If we ever wanted a barometer of interest in English-language books in countries English-language publishers are indifferent to, we need look no further than Big Bad Wolf.
From May 31 through June 10, with a preview day on May 30, Big Bad Wolf will be piling up one million English language books in Mandalay in Myanmar.
Myanmar? That will be Burma to those of us who learned our geography many moons ago.
But what’s really exciting is that Big Bad Wolf is back in Myanmar for the second time this year and it’s only May!
Earlier this year (January for those keeping count) Big Bad Wolf debuted in Myanmar with a one million book 24/7 11 –day book sale in the new capital, Yangon.
Like every inaugural event this was a huge gamble for Andrew Yap and Jacqueline Ng, the team behind Big Bad Wolf. Put simply, it costs millions of dollars to buy and to to ship a million books to a distant land, then get them to the venue, and the organisation needed to set up the show in advance, find a location that can handle this volume, get all the necessary permissions and then to make it happen and run smoothly is a phenomenal achievement.
And to do all this with a million English-language books in a country where English is at best the second language… What if nobody came?
Yet come they did, in their hundreds of thousands, and such was the demand that Big Bad Wolf is back in Myanmar for its second run, with who knows how many more to follow.
At a press conference reported by Myanmar’s Irrawaddy, Big Bad Wolf Myanmar organiser U Myo Aung, who is also director of Ready to Read Myanmar, said:
The books sale event in Yangon was incredibly successful, drawing thousands of people. Now, at the encouragement and request of book enthusiasts from upper Myanmar, we are bringing the Big Bad Wolf Book Sale to Mandalay. We view this as part of our ongoing effort to ignite a reading movement in Myanmar.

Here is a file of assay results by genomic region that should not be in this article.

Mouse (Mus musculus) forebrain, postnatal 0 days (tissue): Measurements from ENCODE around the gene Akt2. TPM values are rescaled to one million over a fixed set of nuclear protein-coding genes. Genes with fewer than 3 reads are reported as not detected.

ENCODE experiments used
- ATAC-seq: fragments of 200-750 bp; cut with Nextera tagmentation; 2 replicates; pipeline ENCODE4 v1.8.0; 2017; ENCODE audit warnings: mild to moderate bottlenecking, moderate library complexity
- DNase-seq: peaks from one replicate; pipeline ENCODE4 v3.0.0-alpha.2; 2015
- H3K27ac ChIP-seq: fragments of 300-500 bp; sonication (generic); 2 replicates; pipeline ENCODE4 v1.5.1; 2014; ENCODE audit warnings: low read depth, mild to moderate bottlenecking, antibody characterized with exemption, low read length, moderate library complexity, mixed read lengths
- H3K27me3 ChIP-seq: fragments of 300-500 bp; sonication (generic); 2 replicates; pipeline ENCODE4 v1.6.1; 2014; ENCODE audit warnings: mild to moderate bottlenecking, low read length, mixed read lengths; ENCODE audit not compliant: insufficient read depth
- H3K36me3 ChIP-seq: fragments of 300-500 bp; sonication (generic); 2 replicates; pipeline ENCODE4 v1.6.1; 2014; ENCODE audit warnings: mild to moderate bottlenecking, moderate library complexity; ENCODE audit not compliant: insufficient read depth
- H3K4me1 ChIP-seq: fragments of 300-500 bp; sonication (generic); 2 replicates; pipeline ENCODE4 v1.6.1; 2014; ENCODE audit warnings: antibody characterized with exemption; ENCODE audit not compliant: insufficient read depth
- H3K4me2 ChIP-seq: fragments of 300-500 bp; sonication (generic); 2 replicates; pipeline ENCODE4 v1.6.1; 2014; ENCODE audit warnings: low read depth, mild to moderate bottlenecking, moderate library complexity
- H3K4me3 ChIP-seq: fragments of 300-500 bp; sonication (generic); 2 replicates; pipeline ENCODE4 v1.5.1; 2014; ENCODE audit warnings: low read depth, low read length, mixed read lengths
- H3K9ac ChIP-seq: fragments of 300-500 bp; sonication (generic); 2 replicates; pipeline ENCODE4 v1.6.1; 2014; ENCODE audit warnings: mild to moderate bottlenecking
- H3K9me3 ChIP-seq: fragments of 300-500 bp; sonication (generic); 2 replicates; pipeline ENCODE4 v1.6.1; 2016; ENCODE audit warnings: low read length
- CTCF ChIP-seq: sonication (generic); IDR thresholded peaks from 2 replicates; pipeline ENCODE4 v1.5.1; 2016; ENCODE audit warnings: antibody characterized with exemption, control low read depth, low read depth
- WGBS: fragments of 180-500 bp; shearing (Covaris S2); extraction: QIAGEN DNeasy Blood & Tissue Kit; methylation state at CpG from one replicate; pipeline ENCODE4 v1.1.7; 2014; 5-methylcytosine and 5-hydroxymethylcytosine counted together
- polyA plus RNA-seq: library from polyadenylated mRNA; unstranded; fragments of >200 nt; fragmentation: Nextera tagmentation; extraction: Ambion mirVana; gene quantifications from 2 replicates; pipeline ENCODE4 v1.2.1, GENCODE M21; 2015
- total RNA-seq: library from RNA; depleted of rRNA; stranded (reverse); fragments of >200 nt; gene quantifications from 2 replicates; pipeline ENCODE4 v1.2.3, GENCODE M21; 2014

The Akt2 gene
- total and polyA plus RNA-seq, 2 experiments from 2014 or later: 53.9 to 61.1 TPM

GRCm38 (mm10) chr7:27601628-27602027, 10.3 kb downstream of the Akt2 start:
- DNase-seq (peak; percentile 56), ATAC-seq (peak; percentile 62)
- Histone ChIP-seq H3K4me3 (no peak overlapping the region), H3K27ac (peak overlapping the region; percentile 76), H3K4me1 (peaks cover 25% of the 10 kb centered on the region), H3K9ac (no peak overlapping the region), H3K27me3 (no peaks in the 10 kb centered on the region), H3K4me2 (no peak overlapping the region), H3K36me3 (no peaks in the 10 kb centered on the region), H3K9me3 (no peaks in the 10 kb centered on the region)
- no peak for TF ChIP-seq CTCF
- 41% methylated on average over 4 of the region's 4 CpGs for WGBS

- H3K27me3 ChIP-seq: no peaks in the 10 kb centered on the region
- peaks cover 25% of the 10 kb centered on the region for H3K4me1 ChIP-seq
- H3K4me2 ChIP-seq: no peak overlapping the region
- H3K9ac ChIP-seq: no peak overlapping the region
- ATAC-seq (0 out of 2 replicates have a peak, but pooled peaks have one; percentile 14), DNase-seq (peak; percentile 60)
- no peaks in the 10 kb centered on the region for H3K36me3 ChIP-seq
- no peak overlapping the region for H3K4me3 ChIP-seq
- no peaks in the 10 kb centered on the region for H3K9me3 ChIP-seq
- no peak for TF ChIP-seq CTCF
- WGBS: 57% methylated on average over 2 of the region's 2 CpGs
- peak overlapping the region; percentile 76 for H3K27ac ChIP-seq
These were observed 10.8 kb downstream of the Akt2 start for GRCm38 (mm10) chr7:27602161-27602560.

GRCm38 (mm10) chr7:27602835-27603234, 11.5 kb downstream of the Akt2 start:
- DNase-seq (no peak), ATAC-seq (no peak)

U Myo Aung further explained that the main purpose of the book sale is,
to allow more people in Myanmar to read English-language books at very affordable prices. In Myanmar, we have few bookshops selling English-language books, and most of them are expensive. That’s why I want to this event to happen; there will be a selection of books for all reading levels. We hope to create a new generation of readers, and also hope it contributes to the improvement of English literacy rates in Myanmar.
Dipak Madhavan, group head of marketing at Big Bad Wolf Books, said,
It is a pleasure for all of us at Big Bad Wolf Books to be back in Myanmar again, this time in Mandalay. The overwhelming support we received early this year encouraged us to organize the sale in Mandalay.
But let’s get to the bigger picture here.
Put simply, if Big Bad Wolf can draw enough interest in Myanmar to justify taking one million books for an eleven day flash sale that needs to run 24/7 to fit everybody in – and not once but twice – just how much more demand might there be for English-language books if they were readily available across the country at affordable prices?
At which point we need of course to remind ourselves that Big Bad Wolf deals in remaindered titles, bought in bulk from the US and UK.
That’s a story in its own right – that publishers in the US and UK can safely invest in larger print runs knowing most of the books will not be pulped and they will at least get a token return.
But what’s really exciting here is the huge demand Big Bad Wolf is proving to exist for English-language titles in countries where, or so conventional wisdom has it, people don’t read much even in their first language, let alone in English.
Of course it is not at all realistic for publishers to send English-language books around the world in this volume, and the demand would rapidly diminish if they charged western prices.
But digital allows publishers in New York or London to sell a book in Mandalay or Yangon with all but zero additional production and distribution costs. Would it not be better to sell a $15 ebook in Myanmar at $5, $3 or even $1, than not sell it in Myanmar at all?
Repeat for much of the world where English-language books are all but impossible to come by outside big cities.
That said, reality has to be confronted. Amazon’s Kindle store isn’t available in Myanmar, nor is Apple, Nook or Google Play. Kobo can be accessed in Myanmar, but Kobo doesn’t allow publishers to offer books in Myanmar at other than US prices.
That’s a big miss for Kobo, and something Michael Tamblyn might want to address at some stage, especially in mind his recent talk about how publishers are leaving money on the table by not playing the global ebook cards efficiently.
More on the Tamblyn speech in a dedicated post.
Here just to wind up with kudos to Big Bad Wolf for proving once again that, as we say so often here at TNPS, the global book market is so much bigger than you think.